Bringing economic understanding to the nation’s students takes more than classroom materials. It takes a concerted and coordinated effort of curriculum change, teacher education, evaluation, and educator recognition. The Foundation undertakes innovative and first-time projects providing the seed support for core programs that further economic literacy. Often partnering with other organizations, the Foundation likes to initiate a program in the hopes that others will follow.
The Kazanjian Foundation National Awards Program began over 40 years ago with a grant to the Joint (National) Council on Economic Education.
In keeping with the Kazanjian Foundation’s philosophy, the National Economic Education Awards Program sponsorship was first transferred to the International Paper Company Foundation and later to the NASDAQ Foundation. This freed up the Kazanjian Foundation’s resources for other projects, including the William A. Forbes Award, named for a charter member of the Foundation’s board. The award is given annually to individuals and/or an organization that does the most to promote economic education.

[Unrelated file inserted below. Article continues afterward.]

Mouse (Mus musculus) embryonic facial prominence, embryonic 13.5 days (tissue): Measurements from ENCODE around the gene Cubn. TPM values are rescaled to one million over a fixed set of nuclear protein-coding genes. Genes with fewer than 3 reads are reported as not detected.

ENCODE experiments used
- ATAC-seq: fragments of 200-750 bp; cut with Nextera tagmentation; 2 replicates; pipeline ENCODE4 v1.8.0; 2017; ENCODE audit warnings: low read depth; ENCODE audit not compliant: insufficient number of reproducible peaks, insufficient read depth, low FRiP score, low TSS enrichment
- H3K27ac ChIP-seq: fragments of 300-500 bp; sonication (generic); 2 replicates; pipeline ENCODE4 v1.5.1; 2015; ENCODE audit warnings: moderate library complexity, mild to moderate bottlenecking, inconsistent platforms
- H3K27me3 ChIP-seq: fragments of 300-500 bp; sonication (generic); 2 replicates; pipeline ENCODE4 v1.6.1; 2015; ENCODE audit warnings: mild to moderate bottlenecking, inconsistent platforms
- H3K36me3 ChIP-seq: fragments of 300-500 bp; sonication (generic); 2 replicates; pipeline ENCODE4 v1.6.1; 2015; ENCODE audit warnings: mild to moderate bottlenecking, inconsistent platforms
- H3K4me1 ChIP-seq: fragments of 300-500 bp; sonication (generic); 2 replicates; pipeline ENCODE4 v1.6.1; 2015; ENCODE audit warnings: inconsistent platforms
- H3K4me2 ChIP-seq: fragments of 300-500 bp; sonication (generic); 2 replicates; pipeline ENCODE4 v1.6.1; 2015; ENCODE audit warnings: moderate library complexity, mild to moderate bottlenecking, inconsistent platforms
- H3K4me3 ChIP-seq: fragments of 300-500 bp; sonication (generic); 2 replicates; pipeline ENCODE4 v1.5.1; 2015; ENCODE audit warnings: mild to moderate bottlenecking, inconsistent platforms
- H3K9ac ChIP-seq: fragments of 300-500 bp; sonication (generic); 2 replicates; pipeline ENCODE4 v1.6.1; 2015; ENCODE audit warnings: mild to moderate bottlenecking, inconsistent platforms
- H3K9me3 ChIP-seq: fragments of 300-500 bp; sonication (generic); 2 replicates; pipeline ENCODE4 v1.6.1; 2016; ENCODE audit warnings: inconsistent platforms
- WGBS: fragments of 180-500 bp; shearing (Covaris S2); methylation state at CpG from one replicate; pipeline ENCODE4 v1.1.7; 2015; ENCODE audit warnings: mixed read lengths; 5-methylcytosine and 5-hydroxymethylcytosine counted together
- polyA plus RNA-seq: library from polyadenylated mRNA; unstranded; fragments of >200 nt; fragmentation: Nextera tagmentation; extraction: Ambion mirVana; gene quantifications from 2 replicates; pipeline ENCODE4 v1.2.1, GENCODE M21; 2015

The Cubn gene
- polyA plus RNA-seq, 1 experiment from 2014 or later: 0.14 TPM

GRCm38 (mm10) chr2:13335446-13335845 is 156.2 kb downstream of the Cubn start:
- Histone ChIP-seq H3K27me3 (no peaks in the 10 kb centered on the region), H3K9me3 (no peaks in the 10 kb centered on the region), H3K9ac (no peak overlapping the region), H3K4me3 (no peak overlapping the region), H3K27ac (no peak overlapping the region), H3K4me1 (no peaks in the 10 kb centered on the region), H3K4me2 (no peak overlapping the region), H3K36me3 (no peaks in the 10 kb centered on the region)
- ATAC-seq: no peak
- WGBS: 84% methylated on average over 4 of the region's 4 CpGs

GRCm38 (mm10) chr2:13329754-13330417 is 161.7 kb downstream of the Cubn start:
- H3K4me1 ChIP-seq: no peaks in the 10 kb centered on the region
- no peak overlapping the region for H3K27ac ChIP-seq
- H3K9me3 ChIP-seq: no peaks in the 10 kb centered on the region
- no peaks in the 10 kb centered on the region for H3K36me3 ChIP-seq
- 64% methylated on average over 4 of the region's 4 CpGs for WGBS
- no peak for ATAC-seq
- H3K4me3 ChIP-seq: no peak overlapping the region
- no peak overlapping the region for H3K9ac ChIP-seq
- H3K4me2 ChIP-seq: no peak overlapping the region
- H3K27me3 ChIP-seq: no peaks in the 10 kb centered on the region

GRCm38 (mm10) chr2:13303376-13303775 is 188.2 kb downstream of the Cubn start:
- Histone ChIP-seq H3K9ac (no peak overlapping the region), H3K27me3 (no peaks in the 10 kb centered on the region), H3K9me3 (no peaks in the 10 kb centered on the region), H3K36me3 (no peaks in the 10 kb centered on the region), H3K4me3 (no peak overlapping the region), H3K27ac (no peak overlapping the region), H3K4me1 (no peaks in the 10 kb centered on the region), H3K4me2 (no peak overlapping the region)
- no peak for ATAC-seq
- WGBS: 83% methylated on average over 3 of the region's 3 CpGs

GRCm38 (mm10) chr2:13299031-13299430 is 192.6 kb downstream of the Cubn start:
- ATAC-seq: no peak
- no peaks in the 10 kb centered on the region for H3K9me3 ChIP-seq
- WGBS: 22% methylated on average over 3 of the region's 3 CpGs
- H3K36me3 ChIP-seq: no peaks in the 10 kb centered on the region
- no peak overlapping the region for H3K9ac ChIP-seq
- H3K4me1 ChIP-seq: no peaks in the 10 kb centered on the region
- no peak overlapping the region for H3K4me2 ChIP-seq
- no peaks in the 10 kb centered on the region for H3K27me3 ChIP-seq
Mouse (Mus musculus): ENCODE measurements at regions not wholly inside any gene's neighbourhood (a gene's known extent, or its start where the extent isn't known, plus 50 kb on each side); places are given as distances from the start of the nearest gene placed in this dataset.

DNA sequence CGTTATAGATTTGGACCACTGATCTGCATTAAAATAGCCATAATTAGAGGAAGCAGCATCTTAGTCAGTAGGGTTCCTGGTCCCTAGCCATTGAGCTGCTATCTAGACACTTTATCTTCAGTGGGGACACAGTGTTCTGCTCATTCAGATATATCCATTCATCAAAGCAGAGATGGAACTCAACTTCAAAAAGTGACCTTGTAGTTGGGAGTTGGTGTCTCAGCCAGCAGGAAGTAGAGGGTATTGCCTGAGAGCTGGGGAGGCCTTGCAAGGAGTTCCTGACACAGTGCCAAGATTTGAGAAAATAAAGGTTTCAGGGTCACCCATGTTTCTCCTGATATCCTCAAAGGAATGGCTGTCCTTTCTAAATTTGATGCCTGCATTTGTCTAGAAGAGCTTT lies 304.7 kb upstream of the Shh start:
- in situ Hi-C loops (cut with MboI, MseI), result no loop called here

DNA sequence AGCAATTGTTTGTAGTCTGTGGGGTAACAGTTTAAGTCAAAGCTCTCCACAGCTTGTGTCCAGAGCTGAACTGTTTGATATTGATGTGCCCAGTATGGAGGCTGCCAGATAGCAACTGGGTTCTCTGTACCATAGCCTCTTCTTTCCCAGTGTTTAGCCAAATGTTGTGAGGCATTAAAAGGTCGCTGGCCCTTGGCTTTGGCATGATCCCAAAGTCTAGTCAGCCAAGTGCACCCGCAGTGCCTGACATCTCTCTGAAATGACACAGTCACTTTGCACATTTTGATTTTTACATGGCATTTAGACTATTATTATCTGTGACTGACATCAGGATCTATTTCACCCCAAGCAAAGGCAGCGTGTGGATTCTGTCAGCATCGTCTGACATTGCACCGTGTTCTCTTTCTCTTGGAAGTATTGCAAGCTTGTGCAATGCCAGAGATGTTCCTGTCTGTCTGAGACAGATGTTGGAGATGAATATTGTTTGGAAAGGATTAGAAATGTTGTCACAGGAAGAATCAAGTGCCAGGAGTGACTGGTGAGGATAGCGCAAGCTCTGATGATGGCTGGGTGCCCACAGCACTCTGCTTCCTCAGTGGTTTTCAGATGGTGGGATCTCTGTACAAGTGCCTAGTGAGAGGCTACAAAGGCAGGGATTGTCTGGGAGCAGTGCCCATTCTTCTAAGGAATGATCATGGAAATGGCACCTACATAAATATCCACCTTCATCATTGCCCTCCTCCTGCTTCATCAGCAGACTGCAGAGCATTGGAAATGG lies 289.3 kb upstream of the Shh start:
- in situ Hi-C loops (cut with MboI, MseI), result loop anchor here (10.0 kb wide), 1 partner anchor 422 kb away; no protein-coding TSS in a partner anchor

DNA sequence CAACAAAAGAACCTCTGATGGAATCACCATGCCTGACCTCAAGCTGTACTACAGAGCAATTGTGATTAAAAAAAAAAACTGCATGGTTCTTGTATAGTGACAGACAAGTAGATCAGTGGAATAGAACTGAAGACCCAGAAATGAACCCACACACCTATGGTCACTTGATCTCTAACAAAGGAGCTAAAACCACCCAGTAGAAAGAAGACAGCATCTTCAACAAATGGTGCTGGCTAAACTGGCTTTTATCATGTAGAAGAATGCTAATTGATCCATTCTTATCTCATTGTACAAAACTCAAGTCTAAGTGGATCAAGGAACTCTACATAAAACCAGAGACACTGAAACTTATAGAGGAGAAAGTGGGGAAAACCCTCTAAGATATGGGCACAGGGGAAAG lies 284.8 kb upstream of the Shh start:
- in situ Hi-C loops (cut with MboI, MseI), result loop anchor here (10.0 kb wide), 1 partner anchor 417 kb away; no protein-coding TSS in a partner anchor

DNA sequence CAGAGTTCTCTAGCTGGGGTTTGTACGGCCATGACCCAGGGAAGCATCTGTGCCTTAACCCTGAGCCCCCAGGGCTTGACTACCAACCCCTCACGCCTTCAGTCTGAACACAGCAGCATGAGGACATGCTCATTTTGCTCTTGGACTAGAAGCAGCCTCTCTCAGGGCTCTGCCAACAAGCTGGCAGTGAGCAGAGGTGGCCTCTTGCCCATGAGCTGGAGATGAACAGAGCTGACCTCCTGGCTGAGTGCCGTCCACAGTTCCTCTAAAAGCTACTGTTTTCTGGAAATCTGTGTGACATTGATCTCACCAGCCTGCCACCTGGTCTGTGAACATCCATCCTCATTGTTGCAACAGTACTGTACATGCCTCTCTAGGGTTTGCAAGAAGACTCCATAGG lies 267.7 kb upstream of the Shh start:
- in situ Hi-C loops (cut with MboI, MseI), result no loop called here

In 1977, with the support of the Kazanjian Foundation, the National Council on Economic Education published a Framework for Teaching Economics. The Framework rapidly became the foundation upon which all new classroom materials and curricula were built.
With the interest in National Standards for various subject matters, the Foundation once again took a leadership role with a gift to The National Council on Economic Education to produce the National Content Standards in Economics. It is also supported by the AT & T Foundation, The Foundation for Teaching Economics, The National Council on Economic Education and others. The new Standards took their place among those of math, science, geography, and other core subjects taught in the schools. TheStandards now shape all quality economic education materials and programs. The National Content Standards in Economics helps assure that economics is not just a curriculum luxury, but also a core subject. It is, as Mr. Kazanjian would have wanted, a subject for all to understand.